The findings of a recent scientific study are good news for families who have pets and a child with asthma. The takeaway: Having a pet or not was insignificant in determining whether the child’s asthma improved. What did matter was the child and family closely following the asthma guidelines. This was true even for families with pets. In other words: According to the research findings, if you have a child with asthma, as long as you carefully follow the guidelines, there may be no need to get rid of the family cat or dog.
Have asthma and a pet? Re-homing your cat or dog may not be necessary
A study analyzed environmental exposures, like pet and secondhand smoke, to determine if they have a role in asthma control among children whose asthma is managed per NAEPP (EPR-3) guidelines. Researchers found that once asthma guidelines are followed, environmental exposures to pets or secondhand smoke were not significant factors in overall asthma improvement over time.
Three hundred and ninety-five children, ages 2 to 17 years, were included in this study; 25 percent were exposed to secondhand tobacco smoke, and 55 percent were exposed to a cat or dog at home.
Children with the diagnosis of uncontrolled asthma and were followed at a pediatric asthma center were provided asthma care as per NAEPP guidelines. At each visit (3-6 months), families completed asthma questionnaires including acute care needs, symptom control and asthma control test (ACT). Asthma control in patients was evaluated at each visit. Results were compared between patients with or without exposure to secondhand smoking and between patients with or without exposure to pets (cats or dogs) at home at baseline and over time.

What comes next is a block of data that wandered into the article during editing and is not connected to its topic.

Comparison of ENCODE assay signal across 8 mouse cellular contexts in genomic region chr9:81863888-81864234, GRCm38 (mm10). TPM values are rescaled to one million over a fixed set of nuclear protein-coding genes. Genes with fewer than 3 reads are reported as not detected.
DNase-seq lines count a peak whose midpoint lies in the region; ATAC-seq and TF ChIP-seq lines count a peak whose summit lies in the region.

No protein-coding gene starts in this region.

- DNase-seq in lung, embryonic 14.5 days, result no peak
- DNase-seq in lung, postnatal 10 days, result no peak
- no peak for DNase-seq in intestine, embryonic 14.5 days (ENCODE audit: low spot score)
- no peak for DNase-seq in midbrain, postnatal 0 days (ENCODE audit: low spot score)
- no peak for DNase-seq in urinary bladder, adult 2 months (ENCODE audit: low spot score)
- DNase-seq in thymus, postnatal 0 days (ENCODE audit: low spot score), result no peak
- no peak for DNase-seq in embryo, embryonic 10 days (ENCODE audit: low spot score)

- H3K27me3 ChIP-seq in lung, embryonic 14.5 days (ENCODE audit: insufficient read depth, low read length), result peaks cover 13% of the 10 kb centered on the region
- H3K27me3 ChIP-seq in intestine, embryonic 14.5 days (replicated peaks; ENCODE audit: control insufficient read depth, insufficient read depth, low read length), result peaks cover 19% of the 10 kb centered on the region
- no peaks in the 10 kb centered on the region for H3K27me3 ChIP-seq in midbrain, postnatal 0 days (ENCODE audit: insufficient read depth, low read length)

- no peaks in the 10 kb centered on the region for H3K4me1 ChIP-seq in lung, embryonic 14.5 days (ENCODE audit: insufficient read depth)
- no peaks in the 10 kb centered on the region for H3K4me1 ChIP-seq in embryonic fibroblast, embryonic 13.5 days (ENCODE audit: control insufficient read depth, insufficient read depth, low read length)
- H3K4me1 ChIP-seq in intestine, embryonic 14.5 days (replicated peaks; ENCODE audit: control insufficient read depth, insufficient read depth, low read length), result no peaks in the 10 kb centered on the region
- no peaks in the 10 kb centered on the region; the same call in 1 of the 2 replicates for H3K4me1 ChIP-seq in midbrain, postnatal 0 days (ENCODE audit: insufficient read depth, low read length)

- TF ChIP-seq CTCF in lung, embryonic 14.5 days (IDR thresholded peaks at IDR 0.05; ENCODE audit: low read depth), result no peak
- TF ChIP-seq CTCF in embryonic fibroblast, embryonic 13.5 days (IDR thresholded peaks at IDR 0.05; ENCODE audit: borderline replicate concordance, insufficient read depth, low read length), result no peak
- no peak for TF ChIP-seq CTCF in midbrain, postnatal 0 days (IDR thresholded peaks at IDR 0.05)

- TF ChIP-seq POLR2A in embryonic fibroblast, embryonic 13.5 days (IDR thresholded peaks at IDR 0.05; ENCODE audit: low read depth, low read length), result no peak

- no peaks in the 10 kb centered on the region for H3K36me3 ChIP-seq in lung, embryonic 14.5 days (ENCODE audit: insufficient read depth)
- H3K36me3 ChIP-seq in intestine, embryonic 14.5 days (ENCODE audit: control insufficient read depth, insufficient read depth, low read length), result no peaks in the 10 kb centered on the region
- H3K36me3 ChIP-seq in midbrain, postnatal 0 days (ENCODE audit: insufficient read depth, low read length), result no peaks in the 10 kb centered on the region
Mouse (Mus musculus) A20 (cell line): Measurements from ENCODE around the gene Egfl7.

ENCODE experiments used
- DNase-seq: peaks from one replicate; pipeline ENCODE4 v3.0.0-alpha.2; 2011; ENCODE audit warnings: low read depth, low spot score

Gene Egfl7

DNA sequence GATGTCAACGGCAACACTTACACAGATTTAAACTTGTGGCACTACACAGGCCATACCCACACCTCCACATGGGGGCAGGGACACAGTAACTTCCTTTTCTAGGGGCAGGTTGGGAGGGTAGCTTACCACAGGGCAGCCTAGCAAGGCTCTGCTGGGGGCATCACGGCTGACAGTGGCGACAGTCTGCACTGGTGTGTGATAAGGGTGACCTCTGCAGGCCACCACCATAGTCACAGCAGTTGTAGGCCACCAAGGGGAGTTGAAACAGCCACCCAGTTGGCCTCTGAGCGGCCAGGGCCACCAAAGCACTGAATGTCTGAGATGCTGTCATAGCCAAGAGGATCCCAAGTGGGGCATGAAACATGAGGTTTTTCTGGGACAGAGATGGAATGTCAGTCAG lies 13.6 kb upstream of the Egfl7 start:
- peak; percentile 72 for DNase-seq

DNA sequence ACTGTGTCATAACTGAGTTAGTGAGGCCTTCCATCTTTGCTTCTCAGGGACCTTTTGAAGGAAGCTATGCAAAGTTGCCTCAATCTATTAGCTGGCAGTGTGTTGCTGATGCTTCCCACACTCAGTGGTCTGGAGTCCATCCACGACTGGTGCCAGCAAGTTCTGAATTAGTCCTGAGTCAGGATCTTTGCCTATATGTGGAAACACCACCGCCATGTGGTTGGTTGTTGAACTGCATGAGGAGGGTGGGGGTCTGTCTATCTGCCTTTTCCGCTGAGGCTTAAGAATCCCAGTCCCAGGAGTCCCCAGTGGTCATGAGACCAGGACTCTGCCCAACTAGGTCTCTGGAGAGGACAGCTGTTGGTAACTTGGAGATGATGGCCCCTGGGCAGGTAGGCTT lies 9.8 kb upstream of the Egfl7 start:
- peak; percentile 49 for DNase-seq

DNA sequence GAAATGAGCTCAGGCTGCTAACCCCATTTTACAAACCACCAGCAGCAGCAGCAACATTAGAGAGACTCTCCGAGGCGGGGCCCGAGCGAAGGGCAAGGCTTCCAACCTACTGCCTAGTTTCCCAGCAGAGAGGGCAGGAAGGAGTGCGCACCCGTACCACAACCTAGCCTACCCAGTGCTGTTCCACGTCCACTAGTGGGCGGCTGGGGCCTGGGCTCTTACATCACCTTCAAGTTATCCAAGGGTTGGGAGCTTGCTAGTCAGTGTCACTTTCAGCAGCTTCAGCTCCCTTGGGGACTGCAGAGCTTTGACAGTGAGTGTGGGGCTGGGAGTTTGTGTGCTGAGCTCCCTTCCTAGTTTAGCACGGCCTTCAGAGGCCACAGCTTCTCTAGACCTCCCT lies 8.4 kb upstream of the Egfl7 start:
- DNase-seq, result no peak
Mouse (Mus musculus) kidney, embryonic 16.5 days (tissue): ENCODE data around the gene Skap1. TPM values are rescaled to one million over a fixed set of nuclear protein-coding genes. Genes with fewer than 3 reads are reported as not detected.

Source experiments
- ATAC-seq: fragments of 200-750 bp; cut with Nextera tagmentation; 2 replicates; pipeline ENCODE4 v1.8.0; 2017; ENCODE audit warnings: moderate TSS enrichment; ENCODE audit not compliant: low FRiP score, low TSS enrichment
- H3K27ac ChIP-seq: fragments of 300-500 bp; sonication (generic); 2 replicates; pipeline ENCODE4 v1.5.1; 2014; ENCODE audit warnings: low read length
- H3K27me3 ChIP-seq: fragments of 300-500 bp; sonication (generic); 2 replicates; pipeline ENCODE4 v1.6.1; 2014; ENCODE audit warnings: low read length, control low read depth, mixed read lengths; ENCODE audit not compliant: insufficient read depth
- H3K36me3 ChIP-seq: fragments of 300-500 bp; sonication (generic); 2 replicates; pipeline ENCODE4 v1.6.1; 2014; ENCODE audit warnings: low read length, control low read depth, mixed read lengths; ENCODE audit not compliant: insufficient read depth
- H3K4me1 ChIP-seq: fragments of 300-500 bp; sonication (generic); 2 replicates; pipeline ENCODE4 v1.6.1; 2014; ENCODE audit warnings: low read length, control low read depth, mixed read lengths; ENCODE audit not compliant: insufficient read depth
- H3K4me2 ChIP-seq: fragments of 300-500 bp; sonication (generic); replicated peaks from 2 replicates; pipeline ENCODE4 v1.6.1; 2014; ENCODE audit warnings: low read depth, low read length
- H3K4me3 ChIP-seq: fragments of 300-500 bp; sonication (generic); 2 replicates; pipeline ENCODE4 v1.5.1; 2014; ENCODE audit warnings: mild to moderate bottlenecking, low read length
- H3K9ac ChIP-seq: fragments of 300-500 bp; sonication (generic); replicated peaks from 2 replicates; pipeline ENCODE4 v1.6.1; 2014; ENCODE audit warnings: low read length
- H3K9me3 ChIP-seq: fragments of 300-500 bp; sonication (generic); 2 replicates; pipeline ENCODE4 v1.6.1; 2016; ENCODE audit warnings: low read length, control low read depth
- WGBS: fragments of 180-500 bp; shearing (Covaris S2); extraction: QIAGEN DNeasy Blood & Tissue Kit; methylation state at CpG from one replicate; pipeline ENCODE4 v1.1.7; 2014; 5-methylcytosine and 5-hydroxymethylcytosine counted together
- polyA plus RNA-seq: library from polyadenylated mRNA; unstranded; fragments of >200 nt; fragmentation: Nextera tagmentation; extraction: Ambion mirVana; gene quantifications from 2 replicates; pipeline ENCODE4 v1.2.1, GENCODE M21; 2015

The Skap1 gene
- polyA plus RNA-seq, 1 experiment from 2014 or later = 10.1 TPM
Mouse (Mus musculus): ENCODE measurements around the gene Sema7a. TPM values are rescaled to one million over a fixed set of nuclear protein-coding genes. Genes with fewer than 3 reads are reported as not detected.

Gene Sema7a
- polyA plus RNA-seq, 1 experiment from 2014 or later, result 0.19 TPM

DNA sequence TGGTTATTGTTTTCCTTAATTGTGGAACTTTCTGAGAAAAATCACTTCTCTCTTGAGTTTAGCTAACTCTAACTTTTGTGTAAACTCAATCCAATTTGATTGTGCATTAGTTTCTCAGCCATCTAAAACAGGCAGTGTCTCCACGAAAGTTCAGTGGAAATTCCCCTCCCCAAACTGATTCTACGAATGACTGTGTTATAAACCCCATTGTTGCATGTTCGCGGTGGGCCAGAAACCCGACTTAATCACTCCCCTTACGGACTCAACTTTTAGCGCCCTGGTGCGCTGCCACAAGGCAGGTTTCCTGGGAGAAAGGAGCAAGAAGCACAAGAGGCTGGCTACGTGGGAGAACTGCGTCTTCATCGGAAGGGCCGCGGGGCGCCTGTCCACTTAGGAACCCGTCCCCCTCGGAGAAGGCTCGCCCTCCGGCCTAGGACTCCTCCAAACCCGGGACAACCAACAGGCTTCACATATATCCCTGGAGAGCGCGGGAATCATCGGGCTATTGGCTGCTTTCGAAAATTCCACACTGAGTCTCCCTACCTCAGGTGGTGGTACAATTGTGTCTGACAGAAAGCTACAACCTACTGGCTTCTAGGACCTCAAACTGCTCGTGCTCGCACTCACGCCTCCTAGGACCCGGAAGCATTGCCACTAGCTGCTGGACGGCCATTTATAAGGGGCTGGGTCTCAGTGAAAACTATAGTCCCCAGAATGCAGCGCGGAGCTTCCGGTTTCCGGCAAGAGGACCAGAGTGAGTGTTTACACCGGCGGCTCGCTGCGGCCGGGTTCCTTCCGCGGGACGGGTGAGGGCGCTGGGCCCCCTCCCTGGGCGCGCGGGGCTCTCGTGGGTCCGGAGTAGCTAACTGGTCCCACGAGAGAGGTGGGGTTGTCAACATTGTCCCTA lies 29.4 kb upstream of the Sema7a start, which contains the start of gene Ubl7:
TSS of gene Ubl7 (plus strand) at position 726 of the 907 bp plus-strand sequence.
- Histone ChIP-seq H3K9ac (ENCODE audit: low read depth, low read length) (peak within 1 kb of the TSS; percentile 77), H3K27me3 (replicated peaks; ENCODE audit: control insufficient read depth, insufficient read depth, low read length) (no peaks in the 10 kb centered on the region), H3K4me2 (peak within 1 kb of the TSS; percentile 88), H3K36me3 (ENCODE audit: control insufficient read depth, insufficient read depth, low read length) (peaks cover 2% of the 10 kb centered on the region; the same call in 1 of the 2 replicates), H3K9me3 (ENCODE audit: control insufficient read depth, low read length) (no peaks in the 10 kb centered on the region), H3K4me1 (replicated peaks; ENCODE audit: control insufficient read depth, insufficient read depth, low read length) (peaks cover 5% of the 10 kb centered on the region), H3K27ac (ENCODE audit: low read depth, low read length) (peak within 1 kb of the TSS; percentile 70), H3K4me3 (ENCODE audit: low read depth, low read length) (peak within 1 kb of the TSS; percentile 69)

Environmental exposure to pets and secondhand smoke were not significant co-variants in asthma improvement over time. When closely following the asthma guidelines, both groups of asthma patients improved over a three-year period–regardless of whether there was a pet in the house.
Journal Reference: Shahid Sheikh, Judy Pitts, Ann Salvator, Christopher Nemastil, Swaroop Pinto. IMPACT OF ENVIRONMENTAL EXPOSURES (SECOND HAND SMOKING AND/OR PETS) ON LONG-TERM ASTHMA CONTROL IN CHILDREN. Chest, 2018; 154 (4): 738A